Multiplying Fractions and Mixed Numbers

Shodor > Interactivate > Discussions > Multiplying Fractions and Mixed Numbers

Student: I remember that a fraction is a number that is less than one!

Mentor: That's right, but -1 is less than one. Is it a fraction?

Student: No, so a fraction is between 0 and 1. And it has a numerator and a denominator, to tell you how many parts of the whole it represents.

Mentor: That's very good. Can anyone think of an example of this?

Student: 4/7, where 1 has been divided into 7 parts, and you have 4 of them.

Mentor: Great example! Now does anyone remember what a mixed number is?

Student: I think it is a number that has both a whole number and a fraction in it. Like one and five eighths, written 1 5/8.

Mentor: You know this well!

Mentor: Now do you recall how to multiply fractions?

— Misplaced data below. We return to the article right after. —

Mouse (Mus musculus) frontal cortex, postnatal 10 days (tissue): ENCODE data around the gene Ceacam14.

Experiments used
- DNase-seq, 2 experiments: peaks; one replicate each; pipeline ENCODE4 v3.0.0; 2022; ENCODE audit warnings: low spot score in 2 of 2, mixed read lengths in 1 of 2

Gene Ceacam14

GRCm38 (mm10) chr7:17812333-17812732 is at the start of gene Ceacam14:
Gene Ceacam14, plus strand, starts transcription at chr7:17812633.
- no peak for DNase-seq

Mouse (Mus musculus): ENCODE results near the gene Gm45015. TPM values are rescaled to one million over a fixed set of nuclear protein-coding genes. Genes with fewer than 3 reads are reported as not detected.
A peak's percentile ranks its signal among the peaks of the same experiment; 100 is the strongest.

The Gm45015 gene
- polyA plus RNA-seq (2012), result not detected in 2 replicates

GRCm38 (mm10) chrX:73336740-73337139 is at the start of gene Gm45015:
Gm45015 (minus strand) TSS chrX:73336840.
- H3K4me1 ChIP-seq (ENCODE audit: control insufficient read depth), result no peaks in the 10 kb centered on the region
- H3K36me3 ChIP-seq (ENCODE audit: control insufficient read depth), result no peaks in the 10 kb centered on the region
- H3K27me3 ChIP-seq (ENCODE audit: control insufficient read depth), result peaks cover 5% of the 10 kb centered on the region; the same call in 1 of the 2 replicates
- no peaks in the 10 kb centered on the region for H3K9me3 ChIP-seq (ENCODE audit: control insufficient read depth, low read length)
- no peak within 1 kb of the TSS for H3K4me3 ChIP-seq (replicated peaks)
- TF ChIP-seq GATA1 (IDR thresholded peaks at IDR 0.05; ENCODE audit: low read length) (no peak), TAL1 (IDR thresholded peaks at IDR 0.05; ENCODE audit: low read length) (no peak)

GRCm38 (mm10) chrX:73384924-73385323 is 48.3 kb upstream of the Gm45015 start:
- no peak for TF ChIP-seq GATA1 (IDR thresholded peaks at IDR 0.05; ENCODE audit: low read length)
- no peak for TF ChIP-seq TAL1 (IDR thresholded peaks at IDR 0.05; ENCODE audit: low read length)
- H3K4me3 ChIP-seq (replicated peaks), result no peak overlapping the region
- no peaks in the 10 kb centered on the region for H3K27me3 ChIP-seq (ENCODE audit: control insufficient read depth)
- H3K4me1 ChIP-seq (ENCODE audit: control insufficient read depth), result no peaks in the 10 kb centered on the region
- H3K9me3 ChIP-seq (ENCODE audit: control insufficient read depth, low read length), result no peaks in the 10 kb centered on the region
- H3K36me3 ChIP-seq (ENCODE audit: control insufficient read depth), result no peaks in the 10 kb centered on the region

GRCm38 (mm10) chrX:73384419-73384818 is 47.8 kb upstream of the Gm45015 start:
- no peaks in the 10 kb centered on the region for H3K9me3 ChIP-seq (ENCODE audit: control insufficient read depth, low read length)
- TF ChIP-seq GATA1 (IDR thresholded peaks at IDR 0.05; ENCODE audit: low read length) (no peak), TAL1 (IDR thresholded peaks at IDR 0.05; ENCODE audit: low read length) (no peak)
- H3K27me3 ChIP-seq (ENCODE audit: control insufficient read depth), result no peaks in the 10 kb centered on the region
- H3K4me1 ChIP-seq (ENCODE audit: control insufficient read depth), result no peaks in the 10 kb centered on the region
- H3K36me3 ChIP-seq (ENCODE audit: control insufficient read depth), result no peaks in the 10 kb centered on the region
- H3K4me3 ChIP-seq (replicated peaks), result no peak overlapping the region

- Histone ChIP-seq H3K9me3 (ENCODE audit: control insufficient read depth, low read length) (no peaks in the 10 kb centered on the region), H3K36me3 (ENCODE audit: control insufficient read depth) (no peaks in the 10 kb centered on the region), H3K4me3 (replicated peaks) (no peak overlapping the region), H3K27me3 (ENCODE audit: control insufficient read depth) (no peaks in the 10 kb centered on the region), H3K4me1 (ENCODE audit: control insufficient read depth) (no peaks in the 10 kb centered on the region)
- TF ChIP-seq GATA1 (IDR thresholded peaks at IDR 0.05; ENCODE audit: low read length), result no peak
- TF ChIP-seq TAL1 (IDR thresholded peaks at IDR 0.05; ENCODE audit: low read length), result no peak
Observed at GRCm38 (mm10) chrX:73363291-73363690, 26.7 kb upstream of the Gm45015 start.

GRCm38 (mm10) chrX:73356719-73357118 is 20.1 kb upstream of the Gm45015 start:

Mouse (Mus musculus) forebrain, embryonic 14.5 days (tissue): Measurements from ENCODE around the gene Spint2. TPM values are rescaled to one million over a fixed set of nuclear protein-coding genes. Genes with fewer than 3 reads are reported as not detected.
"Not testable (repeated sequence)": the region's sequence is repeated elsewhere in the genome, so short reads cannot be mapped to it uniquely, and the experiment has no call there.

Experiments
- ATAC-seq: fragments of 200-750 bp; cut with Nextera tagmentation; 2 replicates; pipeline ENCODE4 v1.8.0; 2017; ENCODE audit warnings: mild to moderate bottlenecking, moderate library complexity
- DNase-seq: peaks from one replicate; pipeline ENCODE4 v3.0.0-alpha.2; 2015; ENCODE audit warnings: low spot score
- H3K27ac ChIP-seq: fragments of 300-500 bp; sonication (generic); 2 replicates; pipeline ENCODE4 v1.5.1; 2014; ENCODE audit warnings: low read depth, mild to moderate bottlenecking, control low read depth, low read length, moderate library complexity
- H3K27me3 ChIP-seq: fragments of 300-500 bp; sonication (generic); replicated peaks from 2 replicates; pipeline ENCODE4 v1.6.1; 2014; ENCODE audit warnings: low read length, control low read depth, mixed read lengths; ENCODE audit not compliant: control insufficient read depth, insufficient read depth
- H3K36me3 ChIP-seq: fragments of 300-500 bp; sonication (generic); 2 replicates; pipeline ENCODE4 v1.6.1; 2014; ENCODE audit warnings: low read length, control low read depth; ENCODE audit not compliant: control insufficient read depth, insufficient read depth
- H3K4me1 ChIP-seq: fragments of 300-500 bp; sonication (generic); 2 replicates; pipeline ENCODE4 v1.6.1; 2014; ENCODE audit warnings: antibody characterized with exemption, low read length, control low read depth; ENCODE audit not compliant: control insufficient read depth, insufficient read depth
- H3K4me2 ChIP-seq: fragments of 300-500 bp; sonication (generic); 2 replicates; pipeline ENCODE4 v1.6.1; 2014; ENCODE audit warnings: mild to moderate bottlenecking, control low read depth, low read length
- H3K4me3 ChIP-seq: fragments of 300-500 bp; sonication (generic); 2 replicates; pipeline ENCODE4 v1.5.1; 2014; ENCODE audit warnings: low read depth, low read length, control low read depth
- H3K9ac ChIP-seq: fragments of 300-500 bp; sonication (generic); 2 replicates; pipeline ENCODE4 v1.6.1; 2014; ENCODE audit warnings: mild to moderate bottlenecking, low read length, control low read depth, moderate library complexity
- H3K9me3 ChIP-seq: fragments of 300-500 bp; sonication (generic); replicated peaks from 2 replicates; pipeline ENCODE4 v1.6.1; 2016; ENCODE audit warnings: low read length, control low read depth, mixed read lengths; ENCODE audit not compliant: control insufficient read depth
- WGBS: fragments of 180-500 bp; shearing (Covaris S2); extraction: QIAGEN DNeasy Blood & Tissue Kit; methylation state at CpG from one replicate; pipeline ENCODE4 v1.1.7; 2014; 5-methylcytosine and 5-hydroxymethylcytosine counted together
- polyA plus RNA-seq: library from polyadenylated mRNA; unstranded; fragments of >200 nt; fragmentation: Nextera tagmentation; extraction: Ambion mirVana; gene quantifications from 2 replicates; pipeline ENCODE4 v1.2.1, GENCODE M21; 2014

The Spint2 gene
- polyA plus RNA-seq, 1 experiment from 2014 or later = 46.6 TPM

Student: It's like multiplying regular numbers only you have to multiply both numerators to get the numerator of the answer. Then you multiply both denominators to get the denominator of the answer.

Mentor: Good, let's try an example. What is 3/4 * 5/7?

Student: 3 * 5 = 15, and 4 * 7 = 28. 15/28 can't be reduced, so that's our answer!

Mentor: Great job! Now who can tell me how to multiply mixed numbers?

Student: Its the same as multiplying with fractions, only you have to make the mixed number an improper fraction first.

Mentor: That's a great way to do it! Let's try an example: 2/3 * 1 3/4 = what?

Student: 1 3/4 = 7/4, so we just need to solve 2/3 * 7/4. 2 * 7 = 14, and 3 * 4 = 12. 14/12 can be reduced to 7/6. Then we can change it back to a mixed number to get the answer: 1 1/6!

Mentor: Exactly. Can you think of another way to do it?

Student: Could you multiply the integer by the number, then the fractional part and add the two answers together?

Mentor: Again, another excellent method! Let's try it out. What is 2/3 * 1 3/4?

Student: 1 * 2/3 = 2/3. 2/3 * 3/4 is... 2 * 3 = 6, and 3 * 4 = 12, so that's 6/12. 2/3 is the same as 4/6, and 6/12 is the same as 3/6. 4/6 + 3/6 = 7/6, which is the same as 1 1/6. I know I did it right because I got the same answer!

Mentor: Exactly. That's a good strategy to check your work. You can use either of these methods depending on which is simplest at the time.

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